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NASA grants public free access to key software programmes

NASA has made a range of software products publicly available, including codes for more advanced drones and quieter aircraft, without any royalty or copyright fees.

Published: 02nd March 2017 02:09 PM  |   Last Updated: 02nd March 2017 02:09 PM   |  A+A-


WASHINGTON: NASA has made a range of software products publicly available, including codes for more advanced drones and quieter aircraft, which people can use for a wide variety of technical applications - without any royalty or copyright fees.

The 2017-2018 software catalogue has contributions from all the NASA's centres on data processing/storage, business systems, operations, propulsion and aeronautics. It includes many of the tools NASA uses to explore space and broaden our understanding of the universe.

A number of software packages are being presented for release for the first time. Each catalogue entry is accompanied with a plain language description of what it does.

The new NASA Software Catalogue includes the code LEWICE, developed to help study the effects of ice on an aircraft in flight and to help create ice detection systems.

"The software catalogue is our way of supporting the innovation economy by granting access to tools used by today's top aerospace professionals to entrepreneurs, small businesses, academia and industry," said Steve Jurczyk, associate administrator for NASA's Space Technology Mission Directorate (STMD) in Washington.

"Access to these software codes has the potential to generate tangible benefits that create American jobs, earn revenue and save lives," said Jurczyk.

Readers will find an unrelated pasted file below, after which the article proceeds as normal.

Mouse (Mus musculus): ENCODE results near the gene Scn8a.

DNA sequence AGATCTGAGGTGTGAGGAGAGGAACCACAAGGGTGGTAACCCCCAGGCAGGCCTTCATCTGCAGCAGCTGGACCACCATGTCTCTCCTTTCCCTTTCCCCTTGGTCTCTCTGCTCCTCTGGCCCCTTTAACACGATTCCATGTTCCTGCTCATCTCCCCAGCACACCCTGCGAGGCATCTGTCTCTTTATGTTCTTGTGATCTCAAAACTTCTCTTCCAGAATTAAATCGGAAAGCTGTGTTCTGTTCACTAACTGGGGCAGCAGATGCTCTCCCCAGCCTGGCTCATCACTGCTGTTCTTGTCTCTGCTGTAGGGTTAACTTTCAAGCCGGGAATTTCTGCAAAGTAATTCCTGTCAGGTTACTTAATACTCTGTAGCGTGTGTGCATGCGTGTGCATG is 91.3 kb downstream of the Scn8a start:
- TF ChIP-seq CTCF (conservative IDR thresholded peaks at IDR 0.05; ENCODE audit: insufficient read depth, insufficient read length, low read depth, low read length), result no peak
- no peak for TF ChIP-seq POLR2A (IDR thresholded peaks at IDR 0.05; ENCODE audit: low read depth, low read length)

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NASA published the first edition of its software catalogue in April 2014, becoming the first comprehensive listing of publicly available software to be compiled by a federal government agency - the largest creator of custom code.

Since then, NASA has shared thousands of its software programmes with students, industry, individuals and other government agencies.

"Software has been a critical component of each of NASA's mission successes and scientific discoveries. In fact, more than 30 per cent of all reported NASA innovations are software," said Dan Lockney, NASA's Technology Transfer programme executive.

"We're pleased to transfer these tools to other sectors and excited at the prospect of seeing them implemented in new and creative ways," Lockney said.

Some of the software available include codes for more advanced drones, and quieter aircraft.

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